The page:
Really thought that coming up with my last entry for Meck Deck would be hard. The latest jobless numbers for Mecklenburg have taken care of that for me — 11.2 percent unemployment officially, then add in a couple more points for reality.
I started the Detroit-on-the-Catawba thing years ago as a half-joke, half-warning when it was clear that local government was assuming boom-time revenues would be the norm. Now it is not a joke. Now Charlotte is Detroit-on-the-Catawba.
Not the Dee-troit of 2011, more like the early 80s when it was obvious that things could not hold yet…local government employees still got their raises (via tax hikes), local power brokers still talked a big game (with nothing but air behind it), and the criminal justice system was failing apart in plain sight (and to point this out was considered not “progressive.”)
In retrospect, winning the arena vote in 2001 was the worst thing that could’ve happened to Charlotte’s forces of limited and sane government. The arena was built anyway — along with all arts toys and a fraudulent NASCAR HOF thrown in for good measure. Plus the Uptown crowd turned even more secretive and conniving — culminating in the orgy of lies that was the 2007 transit tax vote.
Since then deceit and denial have become the hallmark’s of official Charlotte. Last year’s reval process was nothing less than a conspiracy to milk hundreds of millions of dollars out of taxpayers in order to replace transaction taxes that will not ever deliver expected revenues. The transit plan has gone from sad joke to actively hostile to Charlotte’s quality of life. If everything goes according to plan — which likely means another half-cent for transit, as many cavemen pointed out in 2007 would be the case — one and half-billion dollars worth of Blue Line will run inside 485 with UNCC (sans additional parking) at one end and a county-owned liquor store at the other. You just cannot make that up.
Sadly, I have come to the conclusion that nothing will change until multiple members of the Uptown crowd go to jail for racketeering. Jim Black was not enough — as his fake $1m. fine proved. Black was the capo who does symbolic time while the Organization hunkers down to keep doing Bidness.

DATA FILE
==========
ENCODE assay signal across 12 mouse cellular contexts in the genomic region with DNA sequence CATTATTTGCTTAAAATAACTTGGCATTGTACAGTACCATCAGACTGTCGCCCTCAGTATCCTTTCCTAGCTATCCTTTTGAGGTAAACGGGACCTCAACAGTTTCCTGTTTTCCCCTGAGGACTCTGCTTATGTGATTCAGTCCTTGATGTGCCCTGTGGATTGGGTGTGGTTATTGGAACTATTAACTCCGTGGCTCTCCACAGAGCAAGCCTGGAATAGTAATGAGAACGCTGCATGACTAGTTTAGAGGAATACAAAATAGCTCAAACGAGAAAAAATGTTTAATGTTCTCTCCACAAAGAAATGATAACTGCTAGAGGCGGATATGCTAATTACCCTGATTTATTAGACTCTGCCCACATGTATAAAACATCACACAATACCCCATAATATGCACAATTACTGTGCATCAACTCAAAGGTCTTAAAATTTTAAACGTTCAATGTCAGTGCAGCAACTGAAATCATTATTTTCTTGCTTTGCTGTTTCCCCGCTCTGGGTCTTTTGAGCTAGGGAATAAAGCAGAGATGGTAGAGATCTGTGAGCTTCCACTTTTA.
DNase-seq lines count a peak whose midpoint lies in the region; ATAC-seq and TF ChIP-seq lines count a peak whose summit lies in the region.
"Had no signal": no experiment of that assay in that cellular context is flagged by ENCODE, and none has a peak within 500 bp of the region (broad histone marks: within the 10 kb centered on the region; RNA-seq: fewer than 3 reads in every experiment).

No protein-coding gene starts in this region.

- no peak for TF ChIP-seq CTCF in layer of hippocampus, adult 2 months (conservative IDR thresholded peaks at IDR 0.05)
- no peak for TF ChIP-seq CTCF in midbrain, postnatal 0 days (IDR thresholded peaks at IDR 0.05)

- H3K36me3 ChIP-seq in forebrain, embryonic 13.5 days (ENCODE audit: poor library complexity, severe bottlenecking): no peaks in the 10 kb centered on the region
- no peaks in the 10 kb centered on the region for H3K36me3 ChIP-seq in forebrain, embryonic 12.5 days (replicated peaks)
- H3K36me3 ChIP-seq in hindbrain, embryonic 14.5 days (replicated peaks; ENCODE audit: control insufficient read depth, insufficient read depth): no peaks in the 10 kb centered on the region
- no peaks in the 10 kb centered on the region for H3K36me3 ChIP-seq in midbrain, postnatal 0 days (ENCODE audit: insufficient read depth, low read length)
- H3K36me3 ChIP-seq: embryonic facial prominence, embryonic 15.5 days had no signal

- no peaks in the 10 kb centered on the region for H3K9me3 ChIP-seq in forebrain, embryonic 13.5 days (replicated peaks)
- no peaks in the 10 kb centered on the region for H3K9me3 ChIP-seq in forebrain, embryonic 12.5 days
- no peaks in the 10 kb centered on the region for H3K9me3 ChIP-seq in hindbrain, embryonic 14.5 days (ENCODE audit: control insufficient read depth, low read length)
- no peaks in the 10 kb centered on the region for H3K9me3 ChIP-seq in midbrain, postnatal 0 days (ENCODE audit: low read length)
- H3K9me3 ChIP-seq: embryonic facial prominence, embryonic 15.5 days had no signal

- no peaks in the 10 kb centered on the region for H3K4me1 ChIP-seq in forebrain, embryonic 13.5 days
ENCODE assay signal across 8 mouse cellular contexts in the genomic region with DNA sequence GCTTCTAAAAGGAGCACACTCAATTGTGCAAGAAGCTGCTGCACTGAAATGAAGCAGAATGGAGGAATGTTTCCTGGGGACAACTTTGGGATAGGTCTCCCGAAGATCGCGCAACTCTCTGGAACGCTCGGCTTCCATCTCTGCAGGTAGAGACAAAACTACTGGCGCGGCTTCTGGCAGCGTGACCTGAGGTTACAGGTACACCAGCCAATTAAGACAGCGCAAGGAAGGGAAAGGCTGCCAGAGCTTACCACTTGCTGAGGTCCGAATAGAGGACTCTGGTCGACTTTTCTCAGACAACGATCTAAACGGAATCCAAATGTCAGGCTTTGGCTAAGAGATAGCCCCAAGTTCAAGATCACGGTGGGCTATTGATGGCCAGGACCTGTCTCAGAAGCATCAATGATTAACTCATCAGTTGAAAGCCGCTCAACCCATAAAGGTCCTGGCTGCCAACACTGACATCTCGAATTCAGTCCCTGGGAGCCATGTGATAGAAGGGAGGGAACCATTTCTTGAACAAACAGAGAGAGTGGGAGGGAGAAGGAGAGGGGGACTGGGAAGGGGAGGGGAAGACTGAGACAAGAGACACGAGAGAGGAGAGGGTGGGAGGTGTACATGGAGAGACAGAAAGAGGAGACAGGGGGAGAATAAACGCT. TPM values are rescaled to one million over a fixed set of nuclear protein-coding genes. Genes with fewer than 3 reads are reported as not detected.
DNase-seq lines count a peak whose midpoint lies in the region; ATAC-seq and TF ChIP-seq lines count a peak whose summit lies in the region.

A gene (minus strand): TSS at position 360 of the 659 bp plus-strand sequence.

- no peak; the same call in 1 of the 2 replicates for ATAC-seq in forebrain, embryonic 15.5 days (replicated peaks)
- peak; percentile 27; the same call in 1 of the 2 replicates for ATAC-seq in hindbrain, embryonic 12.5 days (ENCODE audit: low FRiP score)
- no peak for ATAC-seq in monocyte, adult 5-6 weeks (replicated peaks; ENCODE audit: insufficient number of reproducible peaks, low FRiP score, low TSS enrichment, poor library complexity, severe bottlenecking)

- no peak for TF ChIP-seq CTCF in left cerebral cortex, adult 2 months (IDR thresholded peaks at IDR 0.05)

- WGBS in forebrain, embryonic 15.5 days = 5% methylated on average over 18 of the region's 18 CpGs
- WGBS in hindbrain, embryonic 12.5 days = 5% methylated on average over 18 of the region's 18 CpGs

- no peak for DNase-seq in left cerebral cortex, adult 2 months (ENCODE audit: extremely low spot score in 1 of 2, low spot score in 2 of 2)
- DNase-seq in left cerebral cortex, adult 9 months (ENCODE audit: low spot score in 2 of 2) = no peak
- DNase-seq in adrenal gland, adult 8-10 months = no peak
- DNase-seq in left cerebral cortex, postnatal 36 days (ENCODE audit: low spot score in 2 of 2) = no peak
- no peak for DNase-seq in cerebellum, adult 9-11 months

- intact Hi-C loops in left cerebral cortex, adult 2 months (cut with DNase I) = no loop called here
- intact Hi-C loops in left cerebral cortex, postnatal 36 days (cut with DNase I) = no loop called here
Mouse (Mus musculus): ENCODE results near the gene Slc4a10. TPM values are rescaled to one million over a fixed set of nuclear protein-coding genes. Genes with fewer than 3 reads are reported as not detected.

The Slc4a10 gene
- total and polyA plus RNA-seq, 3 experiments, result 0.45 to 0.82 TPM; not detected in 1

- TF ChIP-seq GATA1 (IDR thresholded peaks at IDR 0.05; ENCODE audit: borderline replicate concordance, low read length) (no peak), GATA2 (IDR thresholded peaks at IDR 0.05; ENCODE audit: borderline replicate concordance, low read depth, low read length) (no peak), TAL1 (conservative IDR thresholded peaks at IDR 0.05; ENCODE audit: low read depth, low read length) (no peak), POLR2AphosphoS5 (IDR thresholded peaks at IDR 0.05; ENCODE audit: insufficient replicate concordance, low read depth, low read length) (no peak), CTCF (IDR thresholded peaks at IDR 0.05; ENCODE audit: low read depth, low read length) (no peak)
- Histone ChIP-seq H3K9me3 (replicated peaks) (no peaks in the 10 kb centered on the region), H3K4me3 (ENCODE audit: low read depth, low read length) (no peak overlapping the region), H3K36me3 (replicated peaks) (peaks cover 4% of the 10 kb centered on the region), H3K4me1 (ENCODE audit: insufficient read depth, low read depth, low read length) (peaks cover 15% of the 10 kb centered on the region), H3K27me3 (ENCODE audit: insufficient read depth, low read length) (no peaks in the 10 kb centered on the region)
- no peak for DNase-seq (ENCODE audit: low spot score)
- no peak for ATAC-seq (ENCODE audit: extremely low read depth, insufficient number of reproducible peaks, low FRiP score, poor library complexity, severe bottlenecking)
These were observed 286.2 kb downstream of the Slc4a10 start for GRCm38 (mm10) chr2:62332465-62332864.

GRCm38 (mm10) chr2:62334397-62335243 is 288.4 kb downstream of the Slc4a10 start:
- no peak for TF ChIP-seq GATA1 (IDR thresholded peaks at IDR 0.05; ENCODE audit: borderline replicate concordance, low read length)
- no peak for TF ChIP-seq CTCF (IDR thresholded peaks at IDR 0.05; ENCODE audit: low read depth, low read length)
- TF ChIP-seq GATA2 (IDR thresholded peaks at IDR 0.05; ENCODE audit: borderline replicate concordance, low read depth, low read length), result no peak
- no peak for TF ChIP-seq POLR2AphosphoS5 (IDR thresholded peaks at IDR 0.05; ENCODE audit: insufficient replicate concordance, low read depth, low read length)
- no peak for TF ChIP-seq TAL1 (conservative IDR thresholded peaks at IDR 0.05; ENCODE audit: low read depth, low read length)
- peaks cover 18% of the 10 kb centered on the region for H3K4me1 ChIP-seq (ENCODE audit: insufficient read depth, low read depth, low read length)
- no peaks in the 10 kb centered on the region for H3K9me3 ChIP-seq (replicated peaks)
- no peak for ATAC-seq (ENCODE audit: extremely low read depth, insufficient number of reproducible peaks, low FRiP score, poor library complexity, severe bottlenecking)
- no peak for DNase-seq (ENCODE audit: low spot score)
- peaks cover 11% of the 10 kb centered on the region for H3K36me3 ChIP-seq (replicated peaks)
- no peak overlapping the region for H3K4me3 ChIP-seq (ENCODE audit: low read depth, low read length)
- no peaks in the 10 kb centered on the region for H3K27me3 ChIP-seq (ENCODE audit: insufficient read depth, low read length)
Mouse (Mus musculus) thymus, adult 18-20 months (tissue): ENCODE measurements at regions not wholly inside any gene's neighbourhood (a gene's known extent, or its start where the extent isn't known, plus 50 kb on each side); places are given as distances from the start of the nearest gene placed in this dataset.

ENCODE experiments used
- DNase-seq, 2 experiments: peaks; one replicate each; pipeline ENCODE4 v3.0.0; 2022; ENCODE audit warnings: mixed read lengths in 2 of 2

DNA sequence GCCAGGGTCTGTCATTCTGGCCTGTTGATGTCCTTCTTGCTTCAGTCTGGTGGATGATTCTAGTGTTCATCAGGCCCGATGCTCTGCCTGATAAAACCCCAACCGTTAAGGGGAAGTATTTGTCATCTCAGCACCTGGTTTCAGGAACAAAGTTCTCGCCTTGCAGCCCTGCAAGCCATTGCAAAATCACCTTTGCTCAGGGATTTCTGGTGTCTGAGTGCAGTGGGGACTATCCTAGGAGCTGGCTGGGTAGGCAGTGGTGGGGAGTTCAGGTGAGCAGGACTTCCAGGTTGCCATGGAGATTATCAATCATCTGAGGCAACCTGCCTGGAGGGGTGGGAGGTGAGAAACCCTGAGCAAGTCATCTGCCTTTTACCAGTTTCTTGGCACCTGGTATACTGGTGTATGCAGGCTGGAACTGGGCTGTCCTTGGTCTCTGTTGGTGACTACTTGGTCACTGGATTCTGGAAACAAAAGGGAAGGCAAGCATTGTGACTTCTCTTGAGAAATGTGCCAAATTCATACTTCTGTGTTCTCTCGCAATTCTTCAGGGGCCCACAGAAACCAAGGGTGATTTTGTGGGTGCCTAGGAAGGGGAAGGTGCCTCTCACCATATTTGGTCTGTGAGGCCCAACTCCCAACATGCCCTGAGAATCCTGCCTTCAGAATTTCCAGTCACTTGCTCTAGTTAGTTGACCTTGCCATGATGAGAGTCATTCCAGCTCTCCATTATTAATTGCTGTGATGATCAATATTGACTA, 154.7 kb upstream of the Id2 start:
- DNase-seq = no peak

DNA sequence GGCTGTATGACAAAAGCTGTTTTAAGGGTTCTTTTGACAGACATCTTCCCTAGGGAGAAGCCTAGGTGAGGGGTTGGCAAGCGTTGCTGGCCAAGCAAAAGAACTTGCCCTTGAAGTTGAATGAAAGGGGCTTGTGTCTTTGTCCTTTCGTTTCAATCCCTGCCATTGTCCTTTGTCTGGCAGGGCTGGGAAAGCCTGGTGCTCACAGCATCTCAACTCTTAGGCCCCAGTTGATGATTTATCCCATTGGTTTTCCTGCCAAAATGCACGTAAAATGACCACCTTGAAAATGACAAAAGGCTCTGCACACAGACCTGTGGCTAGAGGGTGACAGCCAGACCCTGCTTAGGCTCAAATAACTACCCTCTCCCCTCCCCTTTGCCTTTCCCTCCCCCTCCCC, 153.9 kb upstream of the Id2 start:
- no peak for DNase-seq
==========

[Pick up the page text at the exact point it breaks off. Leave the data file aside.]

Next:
And the business of Charlotte is well and truly giving the average schmoe the Bidness. Keep your wallets in sight and your ammunition ready, friends. You are next.
So long and good luck.
Bonus UPoR: All Things Charlotte? Really? Where have I heard that before? And a countdown ticker for the DNC? Plus a glossy ad deal no doubt. So much for any objective coverage. Hopeless…Read full article » 10 Comments »
I actually checked to see if this was my doctor. Occasionally they put you in a room and she doesn’t show up at all. Like for hours. Then they look at you like you are nuts if you complain.Read full article » Comments Off
Fox News national discovers what I’ve been talking about for a long time. Charlotte is an economic Armageddon for African-Americans, with a black unemployment rate over 20 percent.
As Fox alludes, that makes it ironic that the Democrats want to showcase the city and the state by hosting the Democratic National Convention here:
The unemployment situation across America is bad, no doubt. But for African-Americans in some cities, this is not the great recession. It’s the Great Depression.
Take Charlotte, N.C., for example. It is a jewel of the “new South.” The largest financial center outside of New York City, it’s the showcase for next year’s Democratic National Convention. It was a land of hope and opportunity for many blacks with a four-year college degree or higher.
According to an analysis by the Economic Policy Institute, in Charlotte, N.C., the unemployment rate for African-Americans is 19.2 percent. If you add in people who have given up looking for jobs, that number exceeds 20 percent, which, according to economists Algernon Austin and William Darity, has effectively mired blacks in a depression.
“You’re looking at a community that is economically depressed in my opinion,” Austin said. “And we need action that will address that scale of joblessness.”
Not exactly the ringing endorsement Charlotte was looking to get out of the DNC. But as the convention gets closer, Charlotte will get its wish for more scrutiny.
Journalists nationally may begin to report things we’d never be told locally, like that the number of people employed in Charlotte shrunk by 2,600 between May and June, from 317,118 to 314,485, a devastating loss of jobs that does not bode well for local economic momentum going into the Democrat National Convention and, again, for all that national scrutiny.Read full article » 5 Comments »